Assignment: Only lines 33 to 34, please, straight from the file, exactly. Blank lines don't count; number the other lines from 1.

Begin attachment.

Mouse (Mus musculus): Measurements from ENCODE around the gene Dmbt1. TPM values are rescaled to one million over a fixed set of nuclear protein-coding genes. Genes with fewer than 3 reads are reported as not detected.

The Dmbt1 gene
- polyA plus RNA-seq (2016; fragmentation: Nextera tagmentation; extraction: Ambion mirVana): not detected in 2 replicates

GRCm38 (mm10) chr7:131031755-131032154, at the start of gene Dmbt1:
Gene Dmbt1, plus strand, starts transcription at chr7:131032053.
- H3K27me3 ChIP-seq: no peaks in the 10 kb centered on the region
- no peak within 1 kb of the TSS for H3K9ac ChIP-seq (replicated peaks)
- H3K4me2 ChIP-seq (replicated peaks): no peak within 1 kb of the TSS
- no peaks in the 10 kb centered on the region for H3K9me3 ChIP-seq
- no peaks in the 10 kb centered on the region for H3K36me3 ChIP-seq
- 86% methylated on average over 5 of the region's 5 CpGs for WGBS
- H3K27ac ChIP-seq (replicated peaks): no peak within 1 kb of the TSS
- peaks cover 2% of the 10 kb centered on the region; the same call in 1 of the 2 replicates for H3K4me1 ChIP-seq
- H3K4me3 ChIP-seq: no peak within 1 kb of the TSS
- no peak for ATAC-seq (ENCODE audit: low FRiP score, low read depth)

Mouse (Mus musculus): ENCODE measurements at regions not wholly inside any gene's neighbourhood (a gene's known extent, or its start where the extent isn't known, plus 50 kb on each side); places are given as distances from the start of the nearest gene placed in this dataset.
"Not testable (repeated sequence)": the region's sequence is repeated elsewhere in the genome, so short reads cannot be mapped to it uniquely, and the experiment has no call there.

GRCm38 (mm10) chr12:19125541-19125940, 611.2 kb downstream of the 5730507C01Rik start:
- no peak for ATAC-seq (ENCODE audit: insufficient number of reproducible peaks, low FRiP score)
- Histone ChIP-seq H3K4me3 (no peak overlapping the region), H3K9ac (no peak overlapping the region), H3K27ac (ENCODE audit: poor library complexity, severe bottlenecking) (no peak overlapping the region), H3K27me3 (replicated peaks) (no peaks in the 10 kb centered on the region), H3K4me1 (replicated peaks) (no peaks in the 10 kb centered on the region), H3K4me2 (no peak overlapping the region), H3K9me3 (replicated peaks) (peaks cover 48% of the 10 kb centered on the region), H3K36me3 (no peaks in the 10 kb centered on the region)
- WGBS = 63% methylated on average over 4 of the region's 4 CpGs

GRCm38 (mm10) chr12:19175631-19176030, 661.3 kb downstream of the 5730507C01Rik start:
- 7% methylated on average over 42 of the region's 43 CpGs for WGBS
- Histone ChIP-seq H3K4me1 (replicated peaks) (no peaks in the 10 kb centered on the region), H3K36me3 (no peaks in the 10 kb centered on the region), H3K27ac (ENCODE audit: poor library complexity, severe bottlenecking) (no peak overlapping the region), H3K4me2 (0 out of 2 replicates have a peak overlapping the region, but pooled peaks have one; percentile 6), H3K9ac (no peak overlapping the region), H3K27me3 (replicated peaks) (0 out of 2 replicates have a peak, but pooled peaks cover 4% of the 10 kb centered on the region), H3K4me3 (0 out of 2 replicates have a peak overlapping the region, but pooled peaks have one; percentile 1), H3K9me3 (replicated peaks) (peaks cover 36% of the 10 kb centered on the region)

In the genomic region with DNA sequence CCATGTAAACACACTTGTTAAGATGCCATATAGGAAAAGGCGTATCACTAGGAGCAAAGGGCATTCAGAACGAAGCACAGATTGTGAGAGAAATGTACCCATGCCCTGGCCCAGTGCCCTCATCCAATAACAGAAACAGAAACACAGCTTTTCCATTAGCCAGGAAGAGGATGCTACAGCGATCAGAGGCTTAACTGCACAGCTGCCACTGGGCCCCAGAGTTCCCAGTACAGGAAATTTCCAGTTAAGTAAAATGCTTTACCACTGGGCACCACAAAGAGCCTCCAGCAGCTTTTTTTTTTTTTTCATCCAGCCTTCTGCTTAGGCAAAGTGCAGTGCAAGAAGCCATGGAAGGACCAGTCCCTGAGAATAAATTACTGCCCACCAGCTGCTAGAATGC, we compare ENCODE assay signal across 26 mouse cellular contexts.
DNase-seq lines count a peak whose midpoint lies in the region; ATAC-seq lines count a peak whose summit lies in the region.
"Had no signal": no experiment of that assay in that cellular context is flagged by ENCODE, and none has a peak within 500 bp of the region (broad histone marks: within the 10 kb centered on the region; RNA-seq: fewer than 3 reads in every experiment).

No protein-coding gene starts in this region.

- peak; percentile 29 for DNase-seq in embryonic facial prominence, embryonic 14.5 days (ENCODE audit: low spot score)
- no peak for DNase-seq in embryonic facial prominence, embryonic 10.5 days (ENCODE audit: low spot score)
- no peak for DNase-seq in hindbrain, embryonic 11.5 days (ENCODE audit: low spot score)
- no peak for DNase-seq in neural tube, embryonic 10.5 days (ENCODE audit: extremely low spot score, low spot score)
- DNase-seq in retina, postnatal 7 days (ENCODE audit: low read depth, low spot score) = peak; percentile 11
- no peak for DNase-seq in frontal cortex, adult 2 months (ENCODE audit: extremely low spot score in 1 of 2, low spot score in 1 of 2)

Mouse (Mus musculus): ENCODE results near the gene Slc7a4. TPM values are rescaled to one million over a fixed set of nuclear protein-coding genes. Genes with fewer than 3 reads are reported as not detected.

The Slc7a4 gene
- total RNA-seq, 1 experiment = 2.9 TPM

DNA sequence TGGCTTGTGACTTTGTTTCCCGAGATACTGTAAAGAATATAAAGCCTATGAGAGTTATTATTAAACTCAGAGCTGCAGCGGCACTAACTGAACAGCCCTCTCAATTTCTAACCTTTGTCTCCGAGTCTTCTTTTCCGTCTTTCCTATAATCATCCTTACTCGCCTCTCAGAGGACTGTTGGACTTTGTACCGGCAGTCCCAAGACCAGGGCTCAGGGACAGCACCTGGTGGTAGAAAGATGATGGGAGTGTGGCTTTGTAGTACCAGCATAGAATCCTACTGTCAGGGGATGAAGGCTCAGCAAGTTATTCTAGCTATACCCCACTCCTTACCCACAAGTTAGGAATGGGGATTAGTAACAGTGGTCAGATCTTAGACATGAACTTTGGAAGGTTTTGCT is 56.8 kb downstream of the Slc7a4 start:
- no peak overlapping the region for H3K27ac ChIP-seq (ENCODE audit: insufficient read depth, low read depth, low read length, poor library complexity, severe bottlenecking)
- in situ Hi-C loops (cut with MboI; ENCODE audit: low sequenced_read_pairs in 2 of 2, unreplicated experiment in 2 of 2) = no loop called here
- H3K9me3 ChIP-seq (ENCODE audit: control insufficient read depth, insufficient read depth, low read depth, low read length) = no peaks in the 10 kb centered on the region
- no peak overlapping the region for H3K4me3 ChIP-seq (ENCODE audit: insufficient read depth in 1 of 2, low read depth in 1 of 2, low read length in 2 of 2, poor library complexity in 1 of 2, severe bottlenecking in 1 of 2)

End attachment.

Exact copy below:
- DNase-seq in retina, postnatal 7 days (ENCODE audit: low read depth, low spot score) = peak; percentile 11
- no peak for DNase-seq in frontal cortex, adult 2 months (ENCODE audit: extremely low spot score in 1 of 2, low spot score in 1 of 2)